But if America stands for anything besides mom and apple pie, it's for doing with the land whatever the hell we want, even if it ends up causing tap water to become flammable.
George Washington: Lumberjack reveals the horrifying truth behind the cherry tree slaughter, and the blunder that caused a revolution: a young officer's desperate attempt to stave off the destruction of humanity at the hands of nature itself. While on patrol with the Virginia Militia and their native allies, young George Washington stumbles upon a beleaguered French Canadian outpost under siege by mysterious forces beyond their understanding. They soon must join forces to destroy the greatest threat to American interests ever conceived—sentient fruit trees bent on removing European colonies by any means necessary.
In the end, it turns out that Washington really could tell a lie—that is, it was necessary to prevent the world from finding out that an ancient menace may yet still sleep in the Ohio River Valley. To be directed by M. Night Shyamalan.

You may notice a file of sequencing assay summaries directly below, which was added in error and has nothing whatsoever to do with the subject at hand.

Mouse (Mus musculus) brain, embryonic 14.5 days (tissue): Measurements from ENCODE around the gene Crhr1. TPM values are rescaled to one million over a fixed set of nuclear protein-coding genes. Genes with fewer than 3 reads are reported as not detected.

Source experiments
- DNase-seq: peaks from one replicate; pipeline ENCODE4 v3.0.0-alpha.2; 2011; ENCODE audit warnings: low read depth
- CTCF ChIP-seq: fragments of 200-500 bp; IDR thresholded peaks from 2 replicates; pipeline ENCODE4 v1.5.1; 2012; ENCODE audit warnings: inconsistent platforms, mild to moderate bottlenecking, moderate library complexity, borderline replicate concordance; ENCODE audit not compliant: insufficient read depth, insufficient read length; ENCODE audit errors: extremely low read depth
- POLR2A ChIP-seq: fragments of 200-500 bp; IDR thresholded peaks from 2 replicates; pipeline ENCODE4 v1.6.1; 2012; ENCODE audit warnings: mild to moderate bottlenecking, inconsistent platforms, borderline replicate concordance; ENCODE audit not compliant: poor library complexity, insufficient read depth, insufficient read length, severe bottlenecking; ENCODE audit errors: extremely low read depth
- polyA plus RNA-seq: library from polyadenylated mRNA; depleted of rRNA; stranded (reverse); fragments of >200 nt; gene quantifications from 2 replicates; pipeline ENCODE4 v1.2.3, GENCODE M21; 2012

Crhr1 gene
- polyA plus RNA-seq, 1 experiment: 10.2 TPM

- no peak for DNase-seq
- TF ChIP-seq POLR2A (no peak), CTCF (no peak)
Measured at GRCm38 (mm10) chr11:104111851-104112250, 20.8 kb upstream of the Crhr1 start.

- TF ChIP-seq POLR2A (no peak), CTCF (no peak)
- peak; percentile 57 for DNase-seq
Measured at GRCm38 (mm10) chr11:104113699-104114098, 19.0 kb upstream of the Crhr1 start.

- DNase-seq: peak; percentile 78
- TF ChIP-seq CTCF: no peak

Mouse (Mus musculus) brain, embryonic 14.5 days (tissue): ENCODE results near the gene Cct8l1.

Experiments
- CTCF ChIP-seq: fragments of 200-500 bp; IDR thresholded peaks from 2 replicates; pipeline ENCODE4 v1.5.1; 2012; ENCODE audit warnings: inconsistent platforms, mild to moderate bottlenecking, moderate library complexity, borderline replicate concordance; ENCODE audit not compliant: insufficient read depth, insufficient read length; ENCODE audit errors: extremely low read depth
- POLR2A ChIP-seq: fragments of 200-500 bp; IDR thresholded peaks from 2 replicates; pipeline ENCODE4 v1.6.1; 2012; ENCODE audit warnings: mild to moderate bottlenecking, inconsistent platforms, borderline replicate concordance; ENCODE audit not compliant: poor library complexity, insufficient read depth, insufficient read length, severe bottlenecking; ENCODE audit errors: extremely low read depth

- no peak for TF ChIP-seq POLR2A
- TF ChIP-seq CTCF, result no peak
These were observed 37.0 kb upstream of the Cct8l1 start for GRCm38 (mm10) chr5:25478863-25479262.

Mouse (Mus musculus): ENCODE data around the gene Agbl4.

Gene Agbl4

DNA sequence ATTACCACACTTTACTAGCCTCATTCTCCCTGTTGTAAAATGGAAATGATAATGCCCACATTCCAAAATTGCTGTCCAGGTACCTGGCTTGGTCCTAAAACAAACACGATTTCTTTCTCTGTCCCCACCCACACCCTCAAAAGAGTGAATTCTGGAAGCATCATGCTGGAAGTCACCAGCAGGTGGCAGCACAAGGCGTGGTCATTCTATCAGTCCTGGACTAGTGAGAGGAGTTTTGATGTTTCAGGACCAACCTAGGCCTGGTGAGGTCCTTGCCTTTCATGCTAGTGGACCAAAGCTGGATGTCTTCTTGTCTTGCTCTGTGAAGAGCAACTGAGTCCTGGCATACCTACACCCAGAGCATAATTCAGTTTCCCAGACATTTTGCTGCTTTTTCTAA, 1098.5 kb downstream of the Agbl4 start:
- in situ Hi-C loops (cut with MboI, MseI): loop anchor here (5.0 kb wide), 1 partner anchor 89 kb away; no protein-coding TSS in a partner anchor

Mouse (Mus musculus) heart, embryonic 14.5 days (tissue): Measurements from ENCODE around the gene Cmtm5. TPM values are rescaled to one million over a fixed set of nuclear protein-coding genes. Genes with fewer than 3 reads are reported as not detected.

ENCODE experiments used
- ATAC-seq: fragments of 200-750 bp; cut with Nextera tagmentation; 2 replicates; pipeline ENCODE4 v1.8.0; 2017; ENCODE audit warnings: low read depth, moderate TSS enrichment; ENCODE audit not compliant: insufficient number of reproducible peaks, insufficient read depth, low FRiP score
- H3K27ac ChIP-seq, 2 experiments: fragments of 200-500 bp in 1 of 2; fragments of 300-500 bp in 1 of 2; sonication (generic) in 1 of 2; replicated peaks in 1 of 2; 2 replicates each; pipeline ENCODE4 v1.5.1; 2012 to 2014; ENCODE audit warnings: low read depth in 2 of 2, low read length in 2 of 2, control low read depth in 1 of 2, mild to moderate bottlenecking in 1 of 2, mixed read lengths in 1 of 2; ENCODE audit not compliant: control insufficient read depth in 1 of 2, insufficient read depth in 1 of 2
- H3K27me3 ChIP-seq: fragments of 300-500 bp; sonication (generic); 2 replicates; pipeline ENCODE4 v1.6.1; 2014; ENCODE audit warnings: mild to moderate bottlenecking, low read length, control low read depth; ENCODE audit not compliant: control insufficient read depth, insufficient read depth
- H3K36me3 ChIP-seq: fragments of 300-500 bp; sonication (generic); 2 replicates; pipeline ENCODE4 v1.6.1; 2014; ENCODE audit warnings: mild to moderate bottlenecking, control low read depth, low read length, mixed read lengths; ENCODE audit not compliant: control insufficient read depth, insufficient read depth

Andrew Jackson was the closest America has ever come to having Dirty Harry as president. His military career began as a 14-year-old POW in the American Revolution, during which he caught smallpox and learned to hate the British with the fire of a million suns. He fought in numerous duels and would carry a bullet from one of them inside his body for the rest of his life. He was a wealthy slaveowner who railed against what he considered to be undemocratic forces (yeah, we don't understand how that even works, but whatevs) and as a general, he pretty much stole Florida from Spain. When president, he closed down the national bank, defied the Supreme Court when they tried to prevent him from evicting Creek Indians in order to steal gold, and when a crazy man tried to shoot him, he nearly beat his would-be assassin to death with his own cane. Also, he taught his beloved pet parrot to swear, which paid off when said parrot squawked profanities at Jackson's funeral.